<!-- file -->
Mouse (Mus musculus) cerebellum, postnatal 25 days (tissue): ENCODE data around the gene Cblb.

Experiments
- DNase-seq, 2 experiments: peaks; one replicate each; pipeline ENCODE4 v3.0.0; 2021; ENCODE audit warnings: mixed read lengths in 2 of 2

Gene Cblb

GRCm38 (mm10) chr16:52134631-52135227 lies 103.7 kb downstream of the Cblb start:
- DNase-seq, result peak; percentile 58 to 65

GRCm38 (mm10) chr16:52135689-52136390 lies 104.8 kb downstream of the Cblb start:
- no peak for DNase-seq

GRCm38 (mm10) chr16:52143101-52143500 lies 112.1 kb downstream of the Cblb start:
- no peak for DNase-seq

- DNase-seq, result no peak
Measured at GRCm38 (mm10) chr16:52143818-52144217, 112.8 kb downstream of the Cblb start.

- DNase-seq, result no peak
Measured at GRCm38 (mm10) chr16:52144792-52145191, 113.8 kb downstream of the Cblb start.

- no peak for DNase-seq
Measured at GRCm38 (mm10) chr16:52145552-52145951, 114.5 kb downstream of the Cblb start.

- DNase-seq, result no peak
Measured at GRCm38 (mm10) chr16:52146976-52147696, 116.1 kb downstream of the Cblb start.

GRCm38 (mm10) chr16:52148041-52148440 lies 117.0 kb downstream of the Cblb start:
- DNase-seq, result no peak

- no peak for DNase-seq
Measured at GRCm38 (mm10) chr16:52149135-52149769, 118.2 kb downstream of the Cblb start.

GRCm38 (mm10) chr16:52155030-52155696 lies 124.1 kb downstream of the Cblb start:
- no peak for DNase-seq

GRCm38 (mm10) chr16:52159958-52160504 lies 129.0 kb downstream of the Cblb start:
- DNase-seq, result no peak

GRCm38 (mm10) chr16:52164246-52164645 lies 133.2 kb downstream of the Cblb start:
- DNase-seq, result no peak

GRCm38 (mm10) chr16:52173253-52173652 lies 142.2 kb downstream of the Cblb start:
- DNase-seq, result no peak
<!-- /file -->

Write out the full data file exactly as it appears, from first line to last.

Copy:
Mouse (Mus musculus) cerebellum, postnatal 25 days (tissue): ENCODE data around the gene Cblb.

Experiments
- DNase-seq, 2 experiments: peaks; one replicate each; pipeline ENCODE4 v3.0.0; 2021; ENCODE audit warnings: mixed read lengths in 2 of 2

Gene Cblb

GRCm38 (mm10) chr16:52134631-52135227 lies 103.7 kb downstream of the Cblb start:
- DNase-seq, result peak; percentile 58 to 65

GRCm38 (mm10) chr16:52135689-52136390 lies 104.8 kb downstream of the Cblb start:
- no peak for DNase-seq

GRCm38 (mm10) chr16:52143101-52143500 lies 112.1 kb downstream of the Cblb start:
- no peak for DNase-seq

- DNase-seq, result no peak
Measured at GRCm38 (mm10) chr16:52143818-52144217, 112.8 kb downstream of the Cblb start.

- DNase-seq, result no peak
Measured at GRCm38 (mm10) chr16:52144792-52145191, 113.8 kb downstream of the Cblb start.

- no peak for DNase-seq
Measured at GRCm38 (mm10) chr16:52145552-52145951, 114.5 kb downstream of the Cblb start.

- DNase-seq, result no peak
Measured at GRCm38 (mm10) chr16:52146976-52147696, 116.1 kb downstream of the Cblb start.

GRCm38 (mm10) chr16:52148041-52148440 lies 117.0 kb downstream of the Cblb start:
- DNase-seq, result no peak

- no peak for DNase-seq
Measured at GRCm38 (mm10) chr16:52149135-52149769, 118.2 kb downstream of the Cblb start.

GRCm38 (mm10) chr16:52155030-52155696 lies 124.1 kb downstream of the Cblb start:
- no peak for DNase-seq

GRCm38 (mm10) chr16:52159958-52160504 lies 129.0 kb downstream of the Cblb start:
- DNase-seq, result no peak

GRCm38 (mm10) chr16:52164246-52164645 lies 133.2 kb downstream of the Cblb start:
- DNase-seq, result no peak

GRCm38 (mm10) chr16:52173253-52173652 lies 142.2 kb downstream of the Cblb start:
- DNase-seq, result no peak